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Influencing Subconscious Behavior by Music and Lighting in a Restaurant

By Wenda Kielstra
blog

The number of restaurants in the Netherlands is increasing every year, however, customers are spending less. This makes it important for restaurants to differentiate themselves from their competitors. The traditional focus is often on product range, location, service, and price. However, recently a new element has started to gain popularity: environmental cues affecting subconscious behavior. This article is about an experiment in a restaurant in one of the biggest theaters in the Netherlands. Can people be influenced by environmental cues at this specific location? 

The experiment was conducted in a restaurant for two months. Music and light conditions were manipulated and 451 customers were asked to rate how perfect their dinner was, how comfortable, happy, and at ease, they felt. Finally, they were asked if they would return to the restaurant. Wansink (2010) showed that soft and warm lighting made people enjoy their food more. Warm lighting is often associated with red and yellow. Red creates a mood that moves people to action and stimulates buying (Bagchi, 2013). Two music styles were used: pop music (top 40) and classical music (light piano tones). These two music styles were compared to the regular music that was played in the restaurant (jazz/lounge). In the lighting condition red, yellow, and white lighting were used.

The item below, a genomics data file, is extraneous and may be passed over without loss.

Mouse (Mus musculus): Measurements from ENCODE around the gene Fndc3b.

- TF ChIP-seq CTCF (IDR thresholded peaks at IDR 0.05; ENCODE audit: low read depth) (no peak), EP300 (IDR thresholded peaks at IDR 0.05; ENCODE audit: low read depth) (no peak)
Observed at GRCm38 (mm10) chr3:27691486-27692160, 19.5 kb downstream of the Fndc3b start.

Soft & warm light


Activating red lighting

Results

Classical music

  • Customers felt more comfortable, happier and at ease when classical music was played
  • Customers evaluated the atmosphere and the food better in the classical music condition
  • Customers mentioned more often that they would return to the restaurant in the classical music condition
  • The average spending increased by 20% when classical music was played

Differences in music

  • Pop music had a lower score compared to classical music and the regular music on all aspects

The difference in light conditions

  • People felt more comfortable and at ease with red lighting compared to yellow lighting
  • In the yellow lighting condition, there was an increase of 5 % in spending

Conclusions

This experiment shows that music can affect perception, feelings and the spending pattern of customers in the restaurant in the theater. Supporting previous research, this shows that visitors to the theater, as in other restaurants, can be influenced by environmental cues. Music not only affected the emotions of customers, but also the average spending. In total, customers spent 20% more with classical music (!). Interestingly enough, a large difference is shown between classical music and pop music. Classical music leads to a higher result than regular jazz music. Popular music on the other hand scored in most cases lower than regular jazz music. This was not expected. One reason for this may be that popular music does not correspond with the luxurious feeling of the restaurant. The effect of lighting has shown different results. From the literature, we would suggest that a stimulating environment (i.e. red lighting) would make guests spend more (Ryu & Yang, 2007).

This experiment showed that the average spending increased in the yellow lighting condition. However, yellow lighting also lowered how comfortable customers felt. Red had a positive effect on the emotions of the customers compared with yellow. The restaurant has been refurbished in the meanwhile and the experiment helped guide the choice of layout and ambiance of the surroundings. Together with our own experiments and our hands-on approach, we can combine science with daily business to create better customer experiences and higher revenues. Based on current and previous studies we recommend implementing the changes in-store. Not because “we think it works” but based on actions and facts.

This article was originally published in the Neuromarketing Yearbook. Order your copy today